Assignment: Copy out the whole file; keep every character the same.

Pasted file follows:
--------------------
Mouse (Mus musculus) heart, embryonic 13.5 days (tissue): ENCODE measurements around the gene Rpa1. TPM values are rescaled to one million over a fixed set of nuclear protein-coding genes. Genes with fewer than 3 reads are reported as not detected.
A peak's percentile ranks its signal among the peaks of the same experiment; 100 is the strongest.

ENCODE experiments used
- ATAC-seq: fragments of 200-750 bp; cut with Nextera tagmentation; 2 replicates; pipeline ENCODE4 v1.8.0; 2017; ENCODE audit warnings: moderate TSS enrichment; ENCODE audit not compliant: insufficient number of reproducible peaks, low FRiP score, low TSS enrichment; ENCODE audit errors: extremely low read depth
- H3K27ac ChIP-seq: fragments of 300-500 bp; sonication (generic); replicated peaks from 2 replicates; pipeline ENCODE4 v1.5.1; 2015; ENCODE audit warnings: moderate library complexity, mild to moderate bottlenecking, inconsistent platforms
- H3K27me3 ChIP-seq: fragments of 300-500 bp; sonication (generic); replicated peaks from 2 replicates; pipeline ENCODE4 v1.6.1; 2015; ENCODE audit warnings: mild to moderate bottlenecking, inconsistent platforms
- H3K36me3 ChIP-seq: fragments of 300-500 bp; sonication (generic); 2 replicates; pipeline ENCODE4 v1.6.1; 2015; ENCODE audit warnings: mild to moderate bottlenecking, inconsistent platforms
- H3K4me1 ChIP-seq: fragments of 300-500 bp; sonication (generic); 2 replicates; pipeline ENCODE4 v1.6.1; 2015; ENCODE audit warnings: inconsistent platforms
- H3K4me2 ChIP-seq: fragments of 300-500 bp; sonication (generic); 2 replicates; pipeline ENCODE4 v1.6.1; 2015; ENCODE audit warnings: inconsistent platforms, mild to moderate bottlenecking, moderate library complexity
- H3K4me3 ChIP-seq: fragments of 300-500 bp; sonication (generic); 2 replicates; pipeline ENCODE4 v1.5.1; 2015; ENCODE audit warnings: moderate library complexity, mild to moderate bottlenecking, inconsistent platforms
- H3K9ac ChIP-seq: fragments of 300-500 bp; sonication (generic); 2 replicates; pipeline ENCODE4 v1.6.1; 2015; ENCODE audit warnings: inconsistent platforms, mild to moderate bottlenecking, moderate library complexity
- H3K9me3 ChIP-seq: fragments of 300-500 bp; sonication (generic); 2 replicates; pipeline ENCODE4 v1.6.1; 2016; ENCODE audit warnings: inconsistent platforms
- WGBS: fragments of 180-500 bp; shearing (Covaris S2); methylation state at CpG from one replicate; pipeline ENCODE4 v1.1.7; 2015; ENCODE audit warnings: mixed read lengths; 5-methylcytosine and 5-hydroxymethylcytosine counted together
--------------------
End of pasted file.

Mouse (Mus musculus) heart, embryonic 13.5 days (tissue): ENCODE measurements around the gene Rpa1. TPM values are rescaled to one million over a fixed set of nuclear protein-coding genes. Genes with fewer than 3 reads are reported as not detected.
A peak's percentile ranks its signal among the peaks of the same experiment; 100 is the strongest.

ENCODE experiments used
- ATAC-seq: fragments of 200-750 bp; cut with Nextera tagmentation; 2 replicates; pipeline ENCODE4 v1.8.0; 2017; ENCODE audit warnings: moderate TSS enrichment; ENCODE audit not compliant: insufficient number of reproducible peaks, low FRiP score, low TSS enrichment; ENCODE audit errors: extremely low read depth
- H3K27ac ChIP-seq: fragments of 300-500 bp; sonication (generic); replicated peaks from 2 replicates; pipeline ENCODE4 v1.5.1; 2015; ENCODE audit warnings: moderate library complexity, mild to moderate bottlenecking, inconsistent platforms
- H3K27me3 ChIP-seq: fragments of 300-500 bp; sonication (generic); replicated peaks from 2 replicates; pipeline ENCODE4 v1.6.1; 2015; ENCODE audit warnings: mild to moderate bottlenecking, inconsistent platforms
- H3K36me3 ChIP-seq: fragments of 300-500 bp; sonication (generic); 2 replicates; pipeline ENCODE4 v1.6.1; 2015; ENCODE audit warnings: mild to moderate bottlenecking, inconsistent platforms
- H3K4me1 ChIP-seq: fragments of 300-500 bp; sonication (generic); 2 replicates; pipeline ENCODE4 v1.6.1; 2015; ENCODE audit warnings: inconsistent platforms
- H3K4me2 ChIP-seq: fragments of 300-500 bp; sonication (generic); 2 replicates; pipeline ENCODE4 v1.6.1; 2015; ENCODE audit warnings: inconsistent platforms, mild to moderate bottlenecking, moderate library complexity
- H3K4me3 ChIP-seq: fragments of 300-500 bp; sonication (generic); 2 replicates; pipeline ENCODE4 v1.5.1; 2015; ENCODE audit warnings: moderate library complexity, mild to moderate bottlenecking, inconsistent platforms
- H3K9ac ChIP-seq: fragments of 300-500 bp; sonication (generic); 2 replicates; pipeline ENCODE4 v1.6.1; 2015; ENCODE audit warnings: inconsistent platforms, mild to moderate bottlenecking, moderate library complexity
- H3K9me3 ChIP-seq: fragments of 300-500 bp; sonication (generic); 2 replicates; pipeline ENCODE4 v1.6.1; 2016; ENCODE audit warnings: inconsistent platforms
- WGBS: fragments of 180-500 bp; shearing (Covaris S2); methylation state at CpG from one replicate; pipeline ENCODE4 v1.1.7; 2015; ENCODE audit warnings: mixed read lengths; 5-methylcytosine and 5-hydroxymethylcytosine counted together